In the case of the trauma of sexual slavery and the Taiwanese Amas, these theoretical insights into the structure of trauma as the haunting effects of an unassimilable violent event, and as a compulsive re-enactment of supressed and unbearable contents, need to be adjusted in two important respects. First, the idiom of a ‘violent event’ (here: the experience of sexual enslavement by Japanese soldiers) needs to be woven more closely into the specific colonial, ethnic and economic context of gender relations in Taiwan before the war. The estimated number of sexually enslaved Taiwanese women by the Japanese military was 2,000, with 58 confirmed survivor cases; the victims included indigenous women from the Taroko, Atayal and Bunan tribes, as well as the Chinese, Hakka, and Min-Nan women, with their shared characteristic of socio-economic vulnerability.(11) The women were recruited involuntarily, placed in the military or privately-run ‘comfort stations’, and, with the exception of the indigenous women in Hualien, trafficked overseas; the official aims of the policy were to maintain soldier discipline, secure public safety and prevent the spread of sexually transmitted diseases among the recruits. The victims suffered continuous sexual violence, as well as mental and physical assaults, torture, starvation, and forced labour.(12) The Amas’ ‘trauma event’ of becoming a sexual slave unfolded at the background of a historical ‘trauma environment’, namely Taiwan’s colonization by Japan (1895-1945), and in particular the decades-long strategies of pacifying and subjugating the indigenous peoples of Taiwan to the Japanese rule. As such, the violent appropriation of the women’s bodies by the military reflects and magnifies already existent and operational colonial logic. That logic rendered the bodies of colonized women ‘thing-like’appropriable and disposable. Both the historical research on that subject and the survivors’ testimonies emphasize dehumanization and objectification of the women, who in the military documents were referenced as “units of war supplies.”(13) The case of Taiwanese Ama suggests that, on the one hand, there is a need to suture the gap between ‘traumatic event’ and ‘traumatic environment’ in theorizing collective trauma (as part of what critical scholarship has named the ‘de-colonizing’ of trauma theory),(14) and, on the other hand, that it can provide a ‘magnifying-glass’ for the contemporary Taiwanese public to view its colonial legacy, specifically regarding the politically potent narratives of the civilizing and modernizing impact of Japan’s rule, which downplay the violence and dispossession endured by the indigenous populations.

The second point about trauma theory and Japanese military sexual slavery in Taiwan is that the psychoanalytic lens onto the processes of non-assimilation and suppression of the traumatic event within the individual psyche cannot be separated from the political disinterest in, and the communal silencing of, the Amas’ testimonies until 1990s. In Taiwan (as in South Korea) the public invisibility of the violence against ‘comfort women’ coincided with the post-war period of authoritarian rulein Taiwan the ‘White Terror’ of 1949-1987and it was only with the beginning of the democratic reforms in late 1980s, that the survivors started to publicly come forward and demand justice, supported institutionally by the establishment of Taipei Women’s Rescue Foundation (TWRF) in 1992. Here the question of the psychic mechanism of suppression is inseparable from the social repudiation, stigmatization and silencing of the survivors.(15) The temporal gap between their endurance of trauma and its public surfacing is demonstrative not only of what Freud (and, more recently, Jean Laplanche) theorized as ‘belatedness’ (Nachträglichkeit) of trauma, but also of what Arthur S. Blank Jr. has called the societal and political “aversion to knowing [what is] too painful and horrifying and difficult.”(16) In the case of Ama it is, perhaps paradoxically, not the victims themselves, but the post-war Taiwanese public that cannot process and assimilate the events, by “refusing to recognize the reality of a traumatic perception.”(17) What is being established through the silencing and erasures of rape testimonies in the post-war public and cultural discourses is a particular version of Taiwanese colonial history, whereby the Japanese imperial project in Taiwan, specifically in regard to the indigenous populations, features as a mutually beneficial expansion of cultural and technological achievements in the East Asian region. The Ama stories of sexual enslavement by the Japanese army had the potential to reveal the fictitiousness of this historical construct by testifying to the overt violence and brutality perpetrated systematically by the allegedly benign colonizer, thereby revealing the dual logic at workthe appropriation of women’s bodies and the dispossession of native peoplesthat had always already been present in the imperial project.(18)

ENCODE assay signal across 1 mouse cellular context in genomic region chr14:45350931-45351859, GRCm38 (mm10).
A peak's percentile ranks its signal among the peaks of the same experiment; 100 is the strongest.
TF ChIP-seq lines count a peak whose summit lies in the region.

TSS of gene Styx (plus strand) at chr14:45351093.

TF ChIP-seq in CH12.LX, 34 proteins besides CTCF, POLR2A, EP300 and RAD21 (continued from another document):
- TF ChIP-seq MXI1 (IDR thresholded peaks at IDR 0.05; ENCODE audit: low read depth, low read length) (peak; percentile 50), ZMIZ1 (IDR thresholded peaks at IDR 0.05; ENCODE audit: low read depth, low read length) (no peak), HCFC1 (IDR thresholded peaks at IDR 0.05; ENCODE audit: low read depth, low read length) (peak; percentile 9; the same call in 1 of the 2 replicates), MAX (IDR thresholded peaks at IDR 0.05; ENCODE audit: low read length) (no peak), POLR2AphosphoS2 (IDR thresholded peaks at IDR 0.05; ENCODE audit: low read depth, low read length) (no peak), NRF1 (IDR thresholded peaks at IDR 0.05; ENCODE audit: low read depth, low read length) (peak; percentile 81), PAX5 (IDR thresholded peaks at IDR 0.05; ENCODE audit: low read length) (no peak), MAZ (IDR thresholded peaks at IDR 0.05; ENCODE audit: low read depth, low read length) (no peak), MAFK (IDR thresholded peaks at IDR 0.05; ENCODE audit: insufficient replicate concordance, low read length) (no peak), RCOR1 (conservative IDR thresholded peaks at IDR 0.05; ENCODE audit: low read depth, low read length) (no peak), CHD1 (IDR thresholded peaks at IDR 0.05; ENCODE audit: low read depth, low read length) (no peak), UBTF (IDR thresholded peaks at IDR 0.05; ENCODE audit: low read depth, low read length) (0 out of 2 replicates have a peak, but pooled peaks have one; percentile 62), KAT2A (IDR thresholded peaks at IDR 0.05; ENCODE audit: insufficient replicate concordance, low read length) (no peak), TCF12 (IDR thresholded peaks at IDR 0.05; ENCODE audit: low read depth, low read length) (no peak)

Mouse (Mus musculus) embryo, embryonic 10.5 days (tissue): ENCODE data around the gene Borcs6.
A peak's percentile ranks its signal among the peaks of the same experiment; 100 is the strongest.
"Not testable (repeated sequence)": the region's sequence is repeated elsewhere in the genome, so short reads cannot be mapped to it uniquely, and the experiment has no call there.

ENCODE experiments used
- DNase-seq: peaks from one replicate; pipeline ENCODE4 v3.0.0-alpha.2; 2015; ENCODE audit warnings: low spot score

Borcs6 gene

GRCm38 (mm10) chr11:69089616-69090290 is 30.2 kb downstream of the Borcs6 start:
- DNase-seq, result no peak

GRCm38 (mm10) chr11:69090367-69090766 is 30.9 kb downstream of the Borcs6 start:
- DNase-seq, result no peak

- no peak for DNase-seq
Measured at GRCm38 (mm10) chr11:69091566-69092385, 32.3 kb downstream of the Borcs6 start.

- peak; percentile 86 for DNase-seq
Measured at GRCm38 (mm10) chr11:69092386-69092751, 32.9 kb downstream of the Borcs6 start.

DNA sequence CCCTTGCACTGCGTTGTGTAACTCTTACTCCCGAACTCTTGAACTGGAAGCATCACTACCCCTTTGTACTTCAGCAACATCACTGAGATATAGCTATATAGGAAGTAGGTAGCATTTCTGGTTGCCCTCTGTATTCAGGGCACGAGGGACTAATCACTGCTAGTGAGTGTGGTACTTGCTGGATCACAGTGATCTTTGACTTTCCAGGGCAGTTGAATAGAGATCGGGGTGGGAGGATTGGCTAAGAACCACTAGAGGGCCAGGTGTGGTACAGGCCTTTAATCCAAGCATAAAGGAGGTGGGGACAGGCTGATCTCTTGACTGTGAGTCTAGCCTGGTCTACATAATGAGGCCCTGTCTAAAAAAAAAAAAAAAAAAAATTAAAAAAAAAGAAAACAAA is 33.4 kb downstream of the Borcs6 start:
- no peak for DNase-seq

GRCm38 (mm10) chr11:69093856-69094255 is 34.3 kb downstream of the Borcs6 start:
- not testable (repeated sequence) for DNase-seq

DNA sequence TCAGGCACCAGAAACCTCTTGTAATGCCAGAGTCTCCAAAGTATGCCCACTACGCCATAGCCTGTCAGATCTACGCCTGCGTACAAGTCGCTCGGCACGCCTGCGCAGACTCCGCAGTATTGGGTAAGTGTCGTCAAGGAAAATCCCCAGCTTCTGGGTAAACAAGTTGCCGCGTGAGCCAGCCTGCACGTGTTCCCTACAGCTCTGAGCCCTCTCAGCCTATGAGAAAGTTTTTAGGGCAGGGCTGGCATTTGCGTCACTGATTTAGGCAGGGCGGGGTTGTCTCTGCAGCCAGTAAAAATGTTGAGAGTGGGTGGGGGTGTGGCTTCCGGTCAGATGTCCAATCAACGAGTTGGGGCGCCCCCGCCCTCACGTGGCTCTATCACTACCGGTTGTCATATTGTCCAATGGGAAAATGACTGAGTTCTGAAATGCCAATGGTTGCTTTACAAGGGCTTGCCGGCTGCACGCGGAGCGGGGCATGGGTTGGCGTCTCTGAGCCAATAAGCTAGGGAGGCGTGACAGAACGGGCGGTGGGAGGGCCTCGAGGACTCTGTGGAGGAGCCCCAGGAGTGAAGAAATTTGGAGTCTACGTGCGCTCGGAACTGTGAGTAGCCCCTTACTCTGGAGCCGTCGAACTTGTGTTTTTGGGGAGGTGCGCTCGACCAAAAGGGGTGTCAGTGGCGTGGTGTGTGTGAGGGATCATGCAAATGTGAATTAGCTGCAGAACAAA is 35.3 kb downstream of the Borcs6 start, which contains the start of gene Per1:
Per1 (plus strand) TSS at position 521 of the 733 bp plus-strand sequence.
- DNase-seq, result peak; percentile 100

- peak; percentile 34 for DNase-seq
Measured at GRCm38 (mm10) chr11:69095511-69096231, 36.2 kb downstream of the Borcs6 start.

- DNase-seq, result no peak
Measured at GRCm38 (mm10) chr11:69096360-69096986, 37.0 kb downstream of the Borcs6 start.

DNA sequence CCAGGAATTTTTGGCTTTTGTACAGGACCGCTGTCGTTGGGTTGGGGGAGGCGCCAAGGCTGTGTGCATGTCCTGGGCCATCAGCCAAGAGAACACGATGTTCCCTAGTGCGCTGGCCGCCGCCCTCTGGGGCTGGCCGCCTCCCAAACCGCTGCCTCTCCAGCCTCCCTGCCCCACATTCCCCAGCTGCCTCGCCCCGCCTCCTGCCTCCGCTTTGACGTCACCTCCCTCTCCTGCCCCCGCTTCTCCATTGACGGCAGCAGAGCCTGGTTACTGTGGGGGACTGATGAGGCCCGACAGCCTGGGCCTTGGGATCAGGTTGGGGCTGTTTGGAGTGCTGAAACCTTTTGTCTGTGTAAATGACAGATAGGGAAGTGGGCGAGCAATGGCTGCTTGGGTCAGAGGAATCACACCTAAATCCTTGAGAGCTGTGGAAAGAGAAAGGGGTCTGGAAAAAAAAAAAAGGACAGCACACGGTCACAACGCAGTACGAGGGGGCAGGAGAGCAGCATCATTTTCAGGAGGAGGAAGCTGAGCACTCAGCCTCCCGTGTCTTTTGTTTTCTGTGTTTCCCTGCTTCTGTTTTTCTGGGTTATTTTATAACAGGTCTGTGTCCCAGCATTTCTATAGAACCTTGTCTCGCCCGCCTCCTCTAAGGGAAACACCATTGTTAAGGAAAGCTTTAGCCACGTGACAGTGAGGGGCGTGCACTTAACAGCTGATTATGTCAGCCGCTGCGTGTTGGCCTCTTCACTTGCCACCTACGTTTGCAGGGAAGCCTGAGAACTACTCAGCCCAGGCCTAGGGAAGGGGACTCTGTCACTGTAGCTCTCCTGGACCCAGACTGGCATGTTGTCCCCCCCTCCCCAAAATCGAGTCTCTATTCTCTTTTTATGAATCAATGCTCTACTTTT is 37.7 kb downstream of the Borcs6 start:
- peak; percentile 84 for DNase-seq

Assuming strong connection between the ‘event’ and ‘environment’, and between ‘psychic suppression’ and ‘social disavowal’, in the theory of trauma, this essay zooms onto the complex issue of the trauma of sexual slavery in Taiwan from the specific angle of the philosophy of traumatic listening. The motif of ‘listening’ to Amas’ stories only contributes important feminist and non-Western insights to the theory of trauma through the emphasis on embodied, sensory and affective reception of traumatic histories by the larger public, but also can potentially weave into our thinking about trauma a more hopeful conception of the subject—one that assumes an affirmative and agential relation to the past.